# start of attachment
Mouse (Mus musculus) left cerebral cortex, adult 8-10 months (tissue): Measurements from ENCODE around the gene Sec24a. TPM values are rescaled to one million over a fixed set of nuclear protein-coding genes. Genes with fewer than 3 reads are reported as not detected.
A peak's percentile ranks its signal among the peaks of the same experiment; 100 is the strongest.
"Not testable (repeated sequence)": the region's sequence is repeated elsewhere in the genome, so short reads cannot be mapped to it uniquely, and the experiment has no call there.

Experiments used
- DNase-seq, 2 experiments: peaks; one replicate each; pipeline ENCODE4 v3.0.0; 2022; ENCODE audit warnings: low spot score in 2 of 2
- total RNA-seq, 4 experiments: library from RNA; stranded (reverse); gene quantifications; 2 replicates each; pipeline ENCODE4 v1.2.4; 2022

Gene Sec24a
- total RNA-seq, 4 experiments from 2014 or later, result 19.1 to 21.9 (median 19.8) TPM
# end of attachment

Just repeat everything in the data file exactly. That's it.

Mouse (Mus musculus) left cerebral cortex, adult 8-10 months (tissue): Measurements from ENCODE around the gene Sec24a. TPM values are rescaled to one million over a fixed set of nuclear protein-coding genes. Genes with fewer than 3 reads are reported as not detected.
A peak's percentile ranks its signal among the peaks of the same experiment; 100 is the strongest.
"Not testable (repeated sequence)": the region's sequence is repeated elsewhere in the genome, so short reads cannot be mapped to it uniquely, and the experiment has no call there.

Experiments used
- DNase-seq, 2 experiments: peaks; one replicate each; pipeline ENCODE4 v3.0.0; 2022; ENCODE audit warnings: low spot score in 2 of 2
- total RNA-seq, 4 experiments: library from RNA; stranded (reverse); gene quantifications; 2 replicates each; pipeline ENCODE4 v1.2.4; 2022

Gene Sec24a
- total RNA-seq, 4 experiments from 2014 or later, result 19.1 to 21.9 (median 19.8) TPM